I was born in the small town of Bogalusa, LA. I moved a little later closer to the town of KILN, MS with my father and mother. They were both avid church goers. However, at home there was all kinds of abuse going on in my home. I was also bullied in school, so needless to say there was no love at school as far as I could see, and then no love to go back to at home. I have two younger siblings, a brother and a sister. I was dedicated to God at a young age by our preacher which may be the only reason I am still alive today. I like to believe that to be the case. With all this abuse going on, at the age of 12 after one of my father’s rants, my mother asked if I thought we should move back to Bogalusa, LA with my maternal grandparents. My answer was, “Most definitely, because he is going to kill us if we don’t.” What I didn’t know at the time is it wouldn’t be much longer until I was killing myself on a regular basis. I didn’t interact much with the children at my new school, but once one of them interacted with me, I found myself hanging out with the “in” crowd. I started smoking cigarettes and marijuana and drinking around the age of 12. What I didn’t know then is that I had a horrible disease called addiction. By the age of 15 I was a full-blown alcoholic and drug addict. My peers were experimenting with many other things such as cocaine and prescription opioids around this time, and it wouldn’t be long before I was doing the same. When I turned 16 I dropped out of school, and my two maternal uncles put me to work. I was surrounded by drugs then. Whilst my uncles would’ve never gotten them for me, there were plenty of other people who were willing. By the end of this year, I was hooked on prescription opioids. The next year came cocaine. By the time I was 18, I was doing these intravenously and doctor shopping to get the pills that my brain and body so desperately told me I needed at the time. This continued for a couple of years. By the time I was 20 doctors that just wrote prescription opioids for any reason I could come up with, also known as “pill mills”, were getting shut down left and right. This is when I discovered heroin. It seemed my life turned into complete hell when I started doing this drug. It was like I couldn’t even function without it. I would’ve done whatever I had to do to get this drug. It was powerful and lord knows it had me in its grasp. My dreams were put in the back of my mind with my addiction on the forefront. I lost an uncle that I mentioned earlier in March of 2018 to this disease and a fiancé in January of 2019. That didn’t stop this disease from continuing. As a matter of fact, it got worse. I started doing methamphetamines too because I made this insane promise that I wouldn’t do heroin anymore which was actually mostly fentanyl at this point. Instead, I started mixing the two to try and numb the pain that I didn’t want to feel. At the time, I didn’t know how to cope. From the time I started doing this horrible drug up until January of 2021, I have overdosed over 20 times. I have been in and out of jail. I have been in and out of rehabs. None of this worked because I wasn’t ready. I walked into Woodlake Addiction Recovery Center on 01/26/2021 beat down, broken, and hating my life. I was spiritually bankrupt, physically dried up, and mentally demented. However, something changed. January 27, 2021 was my first day sober inside of this facility and I have been ever since. I paid attention and took suggestions that were recommended when I got out. I still live in my hometown of Bogalusa, LA which is still to this day a very drug infested town. On my first night out of rehabilitation I was at an Alcoholics Anonymous meeting. I continued to go to meetings, and found a sponsor that would call me out on things I shouldn’t have been doing instead of co-signing them. I did Intensive Outpatient Rehabilitation better known as IOP and Outpatient Rehabilitation better known as OP followed by continuing therapy. I took medicine to help my chemical imbalance which was a result of mental illnesses that went hand in hand with addiction. I started working 12 steps immediately, and this helped me find my path back to God but in a whole new light which I hadn’t understood before. This has taught me how to live life on life’s terms. I have had many friends overdose and die from fentanyl poisoning including one of my best friends in December of 2021 since I turned my life around into recovery. At one point I was dating someone who ended up slipping back into addiction and getting pregnant with my child at the same time. She continued to use during the whole pregnancy, and even though my baby girl came out a little premature, she is a walking miracle too. Being in this situation brought me very close to my own slip, but instead I called a friend to come get me away from the situation. This is why it is good to have great friends in recovery. I continue to do step work with others to this day to avoid that mistake. I am also a person who represents recovery in every way I possibly can. My first job after rehab was at our local YMCA as a janitor. Then I became a behavioral health technician at the same rehabilitation center I had attended a year later. Now, I work for Project ADAPT, a program with ADAPT, inc. which is an outpatient recovery center as a peer support specialist, peer recovery advocate, and part of a 24/7 mobile opioid response team in my community. This is a beautiful thing because it gives me an opportunity to talk to people and be living proof that even though I was in the same predicament at one time, there are indeed better ways to live life. The people that used to arrest me and administer Narcan to me as an opioid reversal tool are the same people I work alongside now to try and make our town a better place by conquering the disease of addiction. I am a firm believer in righting wrongs. As an example I believe if I used to be greedy, I should be a giving person. My personality has totally changed from what it used to be. I have a beautiful family now including a beautiful wife, and my children can see me as a person they can trust and talk to about anything. All the trust I have broken in the past within my own family has slowly returned. I have gained some great friends in recovery whom would do just about anything for me and vice versa at the drop of a hat. As a person in recovery I am very thankful for things like opioid reversal tools such as Narcan/Naloxone. If one person would have given up on me, I wouldn’t be in the position I am today as a person in and fully representing recovery. God gets all the glory, because without him I know I wouldn’t be alive today. The funny thing is I was scared to death to go to treatment in my home town which is where the facility I went to was located. However, as hindsight is always 20/20, looking back at things, I now understand that God had a bigger plan the entire time. One of the suggestions was changing people, places, and things. I managed to do this by hanging out with new friends who weren’t doing drugs, by not going to the drug dealers house, and not doing drugs. It really is that simple especially when there is maintenance within oneself. Most of my problems are internal. I face the good and bad parts of life head on now. I slowly have become more aware of things that wouldn’t have even stood out to me before and have become willing to work on them. I would like to close by saying that recovery is possible even in someone’s hometown. I am living proof of that.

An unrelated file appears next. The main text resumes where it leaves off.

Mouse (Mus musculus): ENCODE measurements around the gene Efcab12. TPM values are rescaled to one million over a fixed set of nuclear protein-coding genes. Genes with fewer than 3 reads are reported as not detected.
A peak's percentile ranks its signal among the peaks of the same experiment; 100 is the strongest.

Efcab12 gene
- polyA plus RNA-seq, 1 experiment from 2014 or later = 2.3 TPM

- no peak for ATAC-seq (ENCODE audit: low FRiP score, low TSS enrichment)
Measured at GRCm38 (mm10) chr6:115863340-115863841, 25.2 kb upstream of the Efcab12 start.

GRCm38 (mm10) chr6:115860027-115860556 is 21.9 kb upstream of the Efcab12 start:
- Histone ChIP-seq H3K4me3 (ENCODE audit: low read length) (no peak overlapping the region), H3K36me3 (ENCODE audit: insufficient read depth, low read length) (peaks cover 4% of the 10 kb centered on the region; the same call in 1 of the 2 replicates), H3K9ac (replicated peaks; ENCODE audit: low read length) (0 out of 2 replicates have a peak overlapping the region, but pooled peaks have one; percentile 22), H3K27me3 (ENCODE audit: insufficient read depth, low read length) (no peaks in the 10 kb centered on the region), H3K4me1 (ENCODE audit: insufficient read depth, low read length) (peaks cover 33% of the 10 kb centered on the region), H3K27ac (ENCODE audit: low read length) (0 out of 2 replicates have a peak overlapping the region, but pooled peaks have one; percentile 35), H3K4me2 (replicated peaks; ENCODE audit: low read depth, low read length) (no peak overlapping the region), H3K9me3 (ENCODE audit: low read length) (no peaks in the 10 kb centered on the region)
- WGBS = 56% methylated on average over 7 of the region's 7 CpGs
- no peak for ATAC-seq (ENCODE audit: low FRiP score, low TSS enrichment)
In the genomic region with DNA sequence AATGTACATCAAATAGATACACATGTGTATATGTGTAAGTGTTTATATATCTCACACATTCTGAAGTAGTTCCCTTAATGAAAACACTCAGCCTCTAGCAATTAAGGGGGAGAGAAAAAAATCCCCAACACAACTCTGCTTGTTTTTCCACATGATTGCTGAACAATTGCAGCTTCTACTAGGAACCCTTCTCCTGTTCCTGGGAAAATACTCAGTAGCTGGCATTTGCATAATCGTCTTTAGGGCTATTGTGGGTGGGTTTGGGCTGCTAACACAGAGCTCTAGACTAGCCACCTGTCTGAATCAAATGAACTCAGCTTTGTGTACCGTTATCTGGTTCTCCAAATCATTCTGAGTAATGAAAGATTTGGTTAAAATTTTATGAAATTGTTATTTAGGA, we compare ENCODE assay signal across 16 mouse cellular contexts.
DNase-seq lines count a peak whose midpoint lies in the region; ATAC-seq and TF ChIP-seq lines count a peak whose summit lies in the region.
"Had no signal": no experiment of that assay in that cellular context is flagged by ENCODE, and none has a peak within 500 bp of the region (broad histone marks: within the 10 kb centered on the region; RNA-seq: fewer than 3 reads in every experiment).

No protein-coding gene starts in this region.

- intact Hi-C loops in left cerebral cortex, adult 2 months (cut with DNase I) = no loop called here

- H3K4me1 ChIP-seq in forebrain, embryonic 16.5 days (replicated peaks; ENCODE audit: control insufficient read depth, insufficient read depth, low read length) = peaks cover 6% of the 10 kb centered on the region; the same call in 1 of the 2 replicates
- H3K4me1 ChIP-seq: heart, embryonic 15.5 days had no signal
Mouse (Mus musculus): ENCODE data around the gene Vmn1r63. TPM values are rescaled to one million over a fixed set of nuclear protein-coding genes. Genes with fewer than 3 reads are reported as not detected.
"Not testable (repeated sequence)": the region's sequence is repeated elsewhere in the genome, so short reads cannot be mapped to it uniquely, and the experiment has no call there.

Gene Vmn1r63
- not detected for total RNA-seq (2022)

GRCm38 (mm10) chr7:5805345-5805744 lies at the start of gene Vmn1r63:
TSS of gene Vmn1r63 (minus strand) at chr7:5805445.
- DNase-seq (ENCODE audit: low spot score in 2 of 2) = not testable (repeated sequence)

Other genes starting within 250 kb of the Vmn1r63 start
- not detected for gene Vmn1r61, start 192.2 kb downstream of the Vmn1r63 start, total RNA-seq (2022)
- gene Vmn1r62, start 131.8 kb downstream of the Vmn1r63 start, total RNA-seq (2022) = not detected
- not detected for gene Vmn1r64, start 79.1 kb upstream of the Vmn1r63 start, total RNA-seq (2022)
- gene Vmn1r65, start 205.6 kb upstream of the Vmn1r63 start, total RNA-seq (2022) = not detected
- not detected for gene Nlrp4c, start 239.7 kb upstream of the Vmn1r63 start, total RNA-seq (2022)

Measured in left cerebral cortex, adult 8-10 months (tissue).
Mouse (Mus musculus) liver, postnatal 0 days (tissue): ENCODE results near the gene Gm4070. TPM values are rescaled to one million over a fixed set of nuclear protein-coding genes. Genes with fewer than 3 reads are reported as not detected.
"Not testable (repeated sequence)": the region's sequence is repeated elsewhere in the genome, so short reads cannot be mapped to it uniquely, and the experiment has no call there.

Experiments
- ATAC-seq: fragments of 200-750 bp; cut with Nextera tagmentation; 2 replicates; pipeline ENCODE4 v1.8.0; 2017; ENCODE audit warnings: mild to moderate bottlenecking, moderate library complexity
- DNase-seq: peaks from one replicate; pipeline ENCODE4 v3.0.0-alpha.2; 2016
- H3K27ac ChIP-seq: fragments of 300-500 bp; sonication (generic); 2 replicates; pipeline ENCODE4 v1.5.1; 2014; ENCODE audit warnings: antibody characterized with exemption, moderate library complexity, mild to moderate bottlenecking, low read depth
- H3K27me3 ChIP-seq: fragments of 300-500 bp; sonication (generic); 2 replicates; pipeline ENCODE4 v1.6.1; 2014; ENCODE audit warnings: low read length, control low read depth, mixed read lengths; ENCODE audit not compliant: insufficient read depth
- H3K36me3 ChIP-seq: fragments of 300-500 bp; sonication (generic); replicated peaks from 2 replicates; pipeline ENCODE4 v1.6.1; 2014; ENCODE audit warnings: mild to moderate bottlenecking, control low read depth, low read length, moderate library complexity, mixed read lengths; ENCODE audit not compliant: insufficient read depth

Joey P.
Sober Since: 01/27/2021